Peripheral Blood Mononuclear Cells Cytokine Expression in Horses Treated with Dexamethasone
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Glucocorticoids are widely used in horses for a variety of autoimmune and inflammatory conditions. Its potent antiinflammatory properties have been associated with the suppression of a number of different inflammatory cytokines. The purpose of the study was to evaluate the effect of dexamethasone treatment in horses on mRNA cytokine expression, including interleukin-1Î , interferon-gamma, interleukin-4 and interleukin-6, during a five day treatment period and a five day post treatment period.
A randomized complete block design was performed on 16 healthy horses. Group I (8 horses) received 0.1 mg/kg of dexamethasone sodium phosphate by intravenous injection once daily for 5 days. Group II (8 horses) received an equivalent volume of sterile saline by intravenous injection daily for 5 days. A sample of 5x10 mililiters of blood in acid citrate dextrose was obtained prior to initial treatment. Thirty minutes after each treatment injection (placebo or dexamethasone) a sample of blood was obtained during the 5 day treatment period and 24, 48, 72, 96 and 120 hours after the last treatment injection was administered. Peripheral-blood mononuclear cells were isolated from the blood samples and stimulated with concavalin A. RNA was isolated using the QIAGEN RNeasy kit. cDNA first strand synthesis was achieved using QIAGEN's OMMISCRIPT RT KIT. cDNA was also constructed for the house keeping gene Î actin. Primer pairs specific for each cytokine were designed using equine cytokine sequences available on Genbank. cDNA for each cytokine and Î -actin was amplified using Real Time PCR technique.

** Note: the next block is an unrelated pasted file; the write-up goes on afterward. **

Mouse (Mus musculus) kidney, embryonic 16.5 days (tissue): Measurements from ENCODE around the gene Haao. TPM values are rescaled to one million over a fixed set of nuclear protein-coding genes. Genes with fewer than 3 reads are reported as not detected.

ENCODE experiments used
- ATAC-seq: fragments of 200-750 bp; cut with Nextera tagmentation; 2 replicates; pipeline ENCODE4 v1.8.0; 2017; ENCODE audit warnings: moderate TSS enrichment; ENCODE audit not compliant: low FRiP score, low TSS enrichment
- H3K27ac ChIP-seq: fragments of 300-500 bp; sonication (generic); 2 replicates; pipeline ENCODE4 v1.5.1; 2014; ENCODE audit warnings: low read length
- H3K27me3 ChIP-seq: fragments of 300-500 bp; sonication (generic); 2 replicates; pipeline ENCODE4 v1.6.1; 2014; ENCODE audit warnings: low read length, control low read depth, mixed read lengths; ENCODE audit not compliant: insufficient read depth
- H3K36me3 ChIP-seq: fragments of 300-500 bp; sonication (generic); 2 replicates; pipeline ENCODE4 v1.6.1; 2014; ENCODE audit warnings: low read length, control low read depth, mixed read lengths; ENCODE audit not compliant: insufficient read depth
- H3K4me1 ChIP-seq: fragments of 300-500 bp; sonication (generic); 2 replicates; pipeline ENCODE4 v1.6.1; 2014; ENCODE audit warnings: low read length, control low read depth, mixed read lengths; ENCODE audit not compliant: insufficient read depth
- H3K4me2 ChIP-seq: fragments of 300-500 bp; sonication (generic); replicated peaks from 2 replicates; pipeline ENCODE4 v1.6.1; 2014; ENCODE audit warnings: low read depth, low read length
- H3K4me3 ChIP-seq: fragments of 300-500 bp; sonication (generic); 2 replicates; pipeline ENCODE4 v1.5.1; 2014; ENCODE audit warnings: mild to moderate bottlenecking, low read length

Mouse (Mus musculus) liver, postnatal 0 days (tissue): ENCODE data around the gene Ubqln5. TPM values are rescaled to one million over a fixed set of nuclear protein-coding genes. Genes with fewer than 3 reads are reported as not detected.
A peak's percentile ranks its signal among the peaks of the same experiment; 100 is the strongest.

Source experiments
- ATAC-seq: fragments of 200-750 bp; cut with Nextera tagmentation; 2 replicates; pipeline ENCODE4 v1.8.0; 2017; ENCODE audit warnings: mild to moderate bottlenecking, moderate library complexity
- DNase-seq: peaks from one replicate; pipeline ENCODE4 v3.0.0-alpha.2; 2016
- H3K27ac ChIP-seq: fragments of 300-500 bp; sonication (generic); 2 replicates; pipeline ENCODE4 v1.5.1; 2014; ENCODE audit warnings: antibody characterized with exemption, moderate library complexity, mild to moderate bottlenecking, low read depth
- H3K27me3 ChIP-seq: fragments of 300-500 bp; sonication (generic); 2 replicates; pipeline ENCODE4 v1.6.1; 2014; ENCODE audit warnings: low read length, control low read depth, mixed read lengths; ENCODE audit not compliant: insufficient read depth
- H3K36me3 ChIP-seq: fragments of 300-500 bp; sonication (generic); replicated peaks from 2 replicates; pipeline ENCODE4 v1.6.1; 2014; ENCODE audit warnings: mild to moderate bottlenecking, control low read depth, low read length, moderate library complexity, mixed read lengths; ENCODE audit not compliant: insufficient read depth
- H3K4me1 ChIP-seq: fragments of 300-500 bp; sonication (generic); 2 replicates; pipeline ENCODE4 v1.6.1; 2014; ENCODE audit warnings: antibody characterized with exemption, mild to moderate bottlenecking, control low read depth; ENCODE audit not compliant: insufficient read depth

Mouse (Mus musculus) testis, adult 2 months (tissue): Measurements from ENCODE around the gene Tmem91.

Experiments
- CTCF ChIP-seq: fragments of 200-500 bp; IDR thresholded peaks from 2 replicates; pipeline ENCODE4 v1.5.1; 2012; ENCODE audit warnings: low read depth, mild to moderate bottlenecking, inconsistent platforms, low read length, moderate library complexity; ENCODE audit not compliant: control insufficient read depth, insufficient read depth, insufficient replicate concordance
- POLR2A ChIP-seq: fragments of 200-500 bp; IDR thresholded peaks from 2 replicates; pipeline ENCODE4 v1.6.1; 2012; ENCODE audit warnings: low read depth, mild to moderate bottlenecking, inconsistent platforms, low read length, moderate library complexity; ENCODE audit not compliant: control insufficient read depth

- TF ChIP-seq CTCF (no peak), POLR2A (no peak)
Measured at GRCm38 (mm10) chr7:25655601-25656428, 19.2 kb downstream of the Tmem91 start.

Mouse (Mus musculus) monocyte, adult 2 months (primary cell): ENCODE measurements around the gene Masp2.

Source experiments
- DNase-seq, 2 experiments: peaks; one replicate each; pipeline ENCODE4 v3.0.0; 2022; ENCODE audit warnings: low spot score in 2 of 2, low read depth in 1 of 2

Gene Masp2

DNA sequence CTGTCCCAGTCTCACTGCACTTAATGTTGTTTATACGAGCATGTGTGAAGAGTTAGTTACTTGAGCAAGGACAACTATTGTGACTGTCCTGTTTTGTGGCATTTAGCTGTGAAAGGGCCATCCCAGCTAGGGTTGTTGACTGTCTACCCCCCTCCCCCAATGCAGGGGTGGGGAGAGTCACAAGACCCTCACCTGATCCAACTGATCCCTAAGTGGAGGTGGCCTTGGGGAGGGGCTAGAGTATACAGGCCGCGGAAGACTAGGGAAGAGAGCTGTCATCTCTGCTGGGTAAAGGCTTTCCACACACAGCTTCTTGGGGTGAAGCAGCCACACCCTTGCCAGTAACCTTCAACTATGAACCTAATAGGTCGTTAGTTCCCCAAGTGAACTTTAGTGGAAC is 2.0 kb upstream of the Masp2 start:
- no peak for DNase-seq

Interleukin-4, interleukin-6 and interferon-gamma mRNA expression was statistically significant suppressed in horses treated with dexamethasone when compared to control horses. Interleukin-1Î was only significantly suppressed on day 5. Interleukin-4, interleukin-6 and interferon-gamma mRNA expression suppression was initially observed on day 2 and lasted 24 hours after the last dose of dexamethasone was administered. Interleukin-6 mRNA expression was significantly higher when compared to control group on day 10.
Our results suggest that dexamethasone treatment of healthy horses suppresses mRNA expression of several cytokines, including interleukin-4, interleukin-6 and interferon-gamma. This effect could explain part of corticosteroid's mechanism of action for controlling inflammation in a variety of disease conditions. The time-course effect of dexamethasone showed that the effect on mRNA cytokine expression suppression is only observed on day 2 of treatment and mRNA suppression is maintained for 24 hours after discontinuation of treatment.
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